The MDA levels were determined by a spectrophotometric assay at the Bio Sains Riset Laboratory in Palembang. Preparation of the reagents began by dissolving 0.67 g of 2-thiobarbiturate acid in 100 ml distilled water, then by adding 0.5 g of sodium hydroxide and 100 ml glacial acetic acid, and by adding 125 ul of stock solution dissolved in aquabidest.

For MDA analysis, 100 UL samples (blood plasma) or standards were inserted into the labelled tubes and 0, 9ml distilled water was added om each of the tubes. On the next sample TBA reagent 0.5ml was added. The tube contains a solution then heated in a water bath at a temperature of 95oC for 1 hour and further centrifuged at 7000 rpm for 10 minutes. The absorbance was read at 550 nm with a spectrophotometer.

The group results were compared by one-way ANOVA, with p <0.05 indicating statistical significance using SPPS version 16.0.

 

Results

 

In this analysis, initial parametric tests were carried out to validate the normal distribution of the data using the Shapiro-Wilk test (Table-1). All data had a normal distribution.

Table-1 shows the Shapiro-Wilk test results for the MDA levels for each group. The p-value values were all greater than the significance level a = 0.05, so that all data met the parametric prerequisite test for normal distribution and could be further evaluated by parametric statistical tests to prove the research hypothesis.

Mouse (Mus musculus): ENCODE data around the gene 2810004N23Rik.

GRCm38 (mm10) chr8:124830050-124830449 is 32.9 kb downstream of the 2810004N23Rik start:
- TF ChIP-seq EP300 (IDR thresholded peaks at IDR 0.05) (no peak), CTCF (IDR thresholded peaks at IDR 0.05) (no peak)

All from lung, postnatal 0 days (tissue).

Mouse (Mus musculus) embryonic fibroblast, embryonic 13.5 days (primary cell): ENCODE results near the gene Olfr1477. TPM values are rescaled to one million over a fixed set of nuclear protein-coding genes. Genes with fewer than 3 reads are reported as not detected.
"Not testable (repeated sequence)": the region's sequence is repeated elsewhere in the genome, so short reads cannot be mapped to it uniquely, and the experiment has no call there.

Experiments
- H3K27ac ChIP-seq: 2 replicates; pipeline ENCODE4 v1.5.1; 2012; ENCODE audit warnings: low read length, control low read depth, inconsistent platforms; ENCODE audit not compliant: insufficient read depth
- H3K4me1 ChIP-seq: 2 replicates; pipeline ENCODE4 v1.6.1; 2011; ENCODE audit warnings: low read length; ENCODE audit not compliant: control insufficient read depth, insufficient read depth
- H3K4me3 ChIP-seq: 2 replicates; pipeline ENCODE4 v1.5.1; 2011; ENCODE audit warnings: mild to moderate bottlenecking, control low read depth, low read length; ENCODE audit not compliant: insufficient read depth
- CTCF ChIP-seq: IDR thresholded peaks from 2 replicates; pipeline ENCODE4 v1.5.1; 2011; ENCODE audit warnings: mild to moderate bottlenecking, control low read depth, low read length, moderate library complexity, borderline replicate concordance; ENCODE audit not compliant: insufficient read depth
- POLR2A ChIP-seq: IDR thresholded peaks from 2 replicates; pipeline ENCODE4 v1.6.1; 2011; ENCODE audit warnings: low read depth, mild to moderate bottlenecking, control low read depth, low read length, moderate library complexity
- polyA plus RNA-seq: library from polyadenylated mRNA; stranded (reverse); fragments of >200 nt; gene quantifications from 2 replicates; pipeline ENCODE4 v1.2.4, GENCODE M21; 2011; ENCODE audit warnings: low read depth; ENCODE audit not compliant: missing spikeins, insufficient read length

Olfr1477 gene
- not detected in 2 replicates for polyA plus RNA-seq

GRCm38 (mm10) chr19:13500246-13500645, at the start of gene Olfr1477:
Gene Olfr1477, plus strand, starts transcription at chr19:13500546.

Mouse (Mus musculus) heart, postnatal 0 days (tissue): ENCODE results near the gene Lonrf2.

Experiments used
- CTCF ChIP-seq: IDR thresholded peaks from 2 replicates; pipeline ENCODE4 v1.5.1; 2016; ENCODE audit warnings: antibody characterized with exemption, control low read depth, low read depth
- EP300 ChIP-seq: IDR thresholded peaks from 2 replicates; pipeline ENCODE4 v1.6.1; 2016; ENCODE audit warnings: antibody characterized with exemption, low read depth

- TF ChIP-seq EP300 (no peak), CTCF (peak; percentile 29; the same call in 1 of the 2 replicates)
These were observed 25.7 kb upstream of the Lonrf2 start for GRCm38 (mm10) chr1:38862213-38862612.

The MDA levels differed significantly in the three groups (p value < 0.001). The LSD test confirmed a statistically significant difference for the MDA levels of the control group (2.89 ± 0.53 nmol/mL), exercise group (2.11 ± 0.31 nmol/mL) and exercise + antioxidant group (1.47 ± 0.23 nmol/mL).

Table-2 confirms that the third trimester MDA levels were lower in pregnant women who were engaged in pregnancy exercises and that there were further significant reductions in MDA levels when exercise was combined with an antioxidant treatment. These data are shown in Figure-1.